Snow Scenes

Nearly everyone in Westport is gone. It’s a holiday weekend, and the start of the schools’ winter break.

For the few folks left in town, yesterday’s snowfall was perfect. A few inches of heavy white stuff fell at night. There was little traffic, no major events to disrupt.

When we woke up this morning, the storm had moved on. The sun was bright, the snow already melting.

It was beautiful — and, hopefully, fleeting. By midweek, temperatures are expected to hit 65.

So how are things in Cabo, Antigua, or wherever else you all are today?

One view of Nyala Farm …

,,, and another.

Burying Hill Beach

One view of Longshore …

… and another. (All photos/Larry Untermeyer)

 

Photo Challenge #164

I’m not a playground person.

But Anne Bernier and Peter Boyd are. Which is why they were the only “06880” reader to correctly identify last week’s photo challenge. It was a closeup of part of the playground at Christ & Holy Trinity Episcopal Church. (Click here for Thomas Quealy’s shot.)

Located right downtown — directly across from Aux Delices — it looks very inviting. Little kids romp there during the day.

But no one knows whether it’s open to the public, or limited only to the pre-school.

Maybe that’s why no one — besides Anne and Peter — knew the photo challenge answer.

Here’s this week’s image. If you think you know where — or what — it is, click “Comments” below.

(Photo/Gene Borio)

Women’s Day Program Explores #MeToo

The #MeToo movement has brought much-needed attention to the issues of sexual harassment and assault, especially in the workplace.

There’s a lot of fire and fury surrounding those issues. To explore them during International Women’s Day next month, there’s a special event at Town Hall.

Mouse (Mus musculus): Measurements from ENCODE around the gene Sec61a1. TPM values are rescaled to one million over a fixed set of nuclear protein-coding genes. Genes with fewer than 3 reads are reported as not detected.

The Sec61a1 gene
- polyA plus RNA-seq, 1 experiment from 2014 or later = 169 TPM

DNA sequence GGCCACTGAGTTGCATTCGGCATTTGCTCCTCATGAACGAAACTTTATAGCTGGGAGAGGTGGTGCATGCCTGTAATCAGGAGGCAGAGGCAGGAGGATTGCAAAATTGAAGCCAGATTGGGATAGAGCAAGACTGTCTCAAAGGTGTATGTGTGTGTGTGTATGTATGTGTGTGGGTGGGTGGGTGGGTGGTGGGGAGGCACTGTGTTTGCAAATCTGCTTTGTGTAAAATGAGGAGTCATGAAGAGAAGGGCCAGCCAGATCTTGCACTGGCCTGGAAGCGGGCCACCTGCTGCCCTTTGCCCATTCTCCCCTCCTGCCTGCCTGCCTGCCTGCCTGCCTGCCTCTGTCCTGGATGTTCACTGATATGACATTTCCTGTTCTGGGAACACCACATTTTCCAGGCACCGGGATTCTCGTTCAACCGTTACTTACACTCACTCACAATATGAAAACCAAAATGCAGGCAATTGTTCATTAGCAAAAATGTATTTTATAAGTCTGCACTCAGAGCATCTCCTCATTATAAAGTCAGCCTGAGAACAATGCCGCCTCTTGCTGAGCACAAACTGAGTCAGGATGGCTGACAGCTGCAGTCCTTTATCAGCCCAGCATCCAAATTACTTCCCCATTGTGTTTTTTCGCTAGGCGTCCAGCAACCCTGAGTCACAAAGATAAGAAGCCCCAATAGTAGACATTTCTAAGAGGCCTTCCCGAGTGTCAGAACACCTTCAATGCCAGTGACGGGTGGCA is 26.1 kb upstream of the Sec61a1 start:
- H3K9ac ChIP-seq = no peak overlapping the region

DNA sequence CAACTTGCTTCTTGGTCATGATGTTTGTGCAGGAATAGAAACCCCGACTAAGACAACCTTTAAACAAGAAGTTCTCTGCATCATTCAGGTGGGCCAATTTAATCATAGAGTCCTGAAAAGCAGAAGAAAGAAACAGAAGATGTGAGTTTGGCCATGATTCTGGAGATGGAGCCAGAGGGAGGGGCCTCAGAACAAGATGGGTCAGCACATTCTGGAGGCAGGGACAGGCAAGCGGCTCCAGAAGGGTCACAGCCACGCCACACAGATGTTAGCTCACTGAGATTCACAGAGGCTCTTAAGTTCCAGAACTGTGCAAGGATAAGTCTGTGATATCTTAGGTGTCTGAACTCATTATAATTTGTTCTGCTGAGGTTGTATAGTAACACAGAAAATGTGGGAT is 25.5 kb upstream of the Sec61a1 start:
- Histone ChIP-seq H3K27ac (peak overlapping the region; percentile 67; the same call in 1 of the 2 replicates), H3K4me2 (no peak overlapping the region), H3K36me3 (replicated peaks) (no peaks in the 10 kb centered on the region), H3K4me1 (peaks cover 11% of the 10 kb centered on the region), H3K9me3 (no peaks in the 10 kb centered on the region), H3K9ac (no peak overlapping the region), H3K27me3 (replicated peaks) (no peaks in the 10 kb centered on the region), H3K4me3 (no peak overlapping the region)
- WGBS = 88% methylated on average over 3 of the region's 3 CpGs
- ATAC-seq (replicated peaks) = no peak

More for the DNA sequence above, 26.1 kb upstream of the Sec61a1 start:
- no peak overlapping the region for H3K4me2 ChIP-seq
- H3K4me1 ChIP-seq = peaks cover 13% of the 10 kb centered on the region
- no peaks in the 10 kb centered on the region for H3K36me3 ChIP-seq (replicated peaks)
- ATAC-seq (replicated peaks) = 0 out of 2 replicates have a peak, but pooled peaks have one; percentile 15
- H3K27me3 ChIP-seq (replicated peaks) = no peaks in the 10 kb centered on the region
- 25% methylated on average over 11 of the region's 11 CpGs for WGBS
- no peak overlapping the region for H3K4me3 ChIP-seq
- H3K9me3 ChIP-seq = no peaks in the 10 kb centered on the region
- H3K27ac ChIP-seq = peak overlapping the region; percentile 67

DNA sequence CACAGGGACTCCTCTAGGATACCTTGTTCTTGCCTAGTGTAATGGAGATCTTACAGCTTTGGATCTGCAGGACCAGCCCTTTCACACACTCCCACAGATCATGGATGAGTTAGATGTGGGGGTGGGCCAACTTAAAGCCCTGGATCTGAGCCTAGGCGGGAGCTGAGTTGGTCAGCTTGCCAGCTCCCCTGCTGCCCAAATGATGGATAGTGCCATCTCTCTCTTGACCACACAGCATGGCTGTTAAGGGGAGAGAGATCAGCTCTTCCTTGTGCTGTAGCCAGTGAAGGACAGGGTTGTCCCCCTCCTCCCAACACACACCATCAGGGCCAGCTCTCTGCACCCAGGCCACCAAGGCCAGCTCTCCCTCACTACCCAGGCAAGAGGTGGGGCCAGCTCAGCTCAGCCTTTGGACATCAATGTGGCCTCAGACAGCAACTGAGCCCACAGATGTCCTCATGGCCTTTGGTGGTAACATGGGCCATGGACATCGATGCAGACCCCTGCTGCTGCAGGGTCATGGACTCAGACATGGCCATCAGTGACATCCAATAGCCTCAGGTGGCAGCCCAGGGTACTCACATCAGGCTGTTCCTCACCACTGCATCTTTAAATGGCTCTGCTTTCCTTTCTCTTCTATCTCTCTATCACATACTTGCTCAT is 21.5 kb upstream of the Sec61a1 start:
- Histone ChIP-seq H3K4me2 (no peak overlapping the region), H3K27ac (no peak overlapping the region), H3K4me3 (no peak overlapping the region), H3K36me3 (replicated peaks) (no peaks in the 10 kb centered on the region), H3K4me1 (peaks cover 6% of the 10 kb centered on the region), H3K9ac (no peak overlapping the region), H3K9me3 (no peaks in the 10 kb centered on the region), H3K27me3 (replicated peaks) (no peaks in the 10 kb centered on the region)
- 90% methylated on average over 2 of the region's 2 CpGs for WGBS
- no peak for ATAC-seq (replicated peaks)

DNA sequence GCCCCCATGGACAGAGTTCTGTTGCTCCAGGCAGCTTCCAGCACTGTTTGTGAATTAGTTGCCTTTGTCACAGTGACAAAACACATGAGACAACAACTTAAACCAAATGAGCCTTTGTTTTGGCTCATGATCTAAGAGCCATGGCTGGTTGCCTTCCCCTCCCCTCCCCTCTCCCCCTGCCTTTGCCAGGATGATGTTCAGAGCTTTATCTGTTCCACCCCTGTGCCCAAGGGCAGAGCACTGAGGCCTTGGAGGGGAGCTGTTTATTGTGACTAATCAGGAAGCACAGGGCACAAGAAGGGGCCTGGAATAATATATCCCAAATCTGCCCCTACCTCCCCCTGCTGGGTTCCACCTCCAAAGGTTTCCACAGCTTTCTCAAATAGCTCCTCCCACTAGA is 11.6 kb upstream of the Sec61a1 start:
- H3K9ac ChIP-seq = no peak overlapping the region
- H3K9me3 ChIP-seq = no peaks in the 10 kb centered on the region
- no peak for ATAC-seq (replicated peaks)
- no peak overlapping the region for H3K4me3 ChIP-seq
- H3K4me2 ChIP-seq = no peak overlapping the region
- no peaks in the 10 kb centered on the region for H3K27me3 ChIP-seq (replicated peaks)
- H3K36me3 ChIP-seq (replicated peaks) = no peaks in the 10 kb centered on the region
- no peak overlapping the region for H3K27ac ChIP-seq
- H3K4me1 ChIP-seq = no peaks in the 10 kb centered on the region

On Thursday, March 8 (12:30 p.m.), the UN Association of Southwestern Connecticut is sponsoring  “Women in the Workplace: What’s New and What’s Next for the #MeToo Movement.” It’s free, and features a facilitated discussion with audience participation.

Speakers include Westporter Alisyn Camerota, CNN”s award-winning anchor and author of “Amanda Wakes Up,” about life in the TV news trenches, as well as Dr. Marsha Ershaghi Hames, who advises organizations on ethics and compliance matters.

“The silver lining of #MeToo is that it has created a national conversation around our low levels of trust in organizations, and how best to build and maintain a respectful workplace,” organizers of the event say.

“At the same time, an extraordinary outburst of transparency about inequities and abuse of power in the workplace has sparked a worldwide movement for change.”

For more information on the March 8th Women’s Day program, email aa@aya.yale.edu.

Pic Of The Day #306

Owenoke at dusk (Photo/Ward French)

2 Degrees Of Art Separation

As every Kevin Bacon fan knows, everyone in the world is connected by just 6 degrees of separation.

With a Westport connection, those degrees of separation are much closer.

Alert “06880” reader Evan Stein sends along a story that begins with Kate Burns-Howard and Scott Froschauer.

Before graduating from Staples High School, they had worked together at Fine Arts IV. Now Scott’s a Los Angeles-based artist, getting attention for works that use street signs to convey more useful instructions (like “Breathe” and “All We Have is Now”).

On Facebook, Kate reposted a story about a friend who was selling Scott’s art at a Palm Springs show. Kate mentioned Ann Sheffer in the post — probably because Ann is the mother of Kate’s good friend Emily Reich. And Ann (a longtime Westporter and proud Staples grad) now spends a lot of time in Palm Springs. And Ann is a noted art collector.

Turns out, Ann and her husband Bill Scheffler had already bought a piece in Scott’s show — but had no idea he’s from Westport, or that he knew their daughter and her friend.

Kevin Bacon would be proud.

Ann Sheffer and Bill Scheffler, with their new Scott Froschauer work..

 

“Abacus”: Academy Award Campaign Starts Here

Next month, the eyes of Westport will focus on Justin Paul. The 2003 Staples High School graduate/songwriting wunderkid could win his 2nd consecutive Academy Award — this time for best original song (“This Is Me,” from “The Greatest Showman”).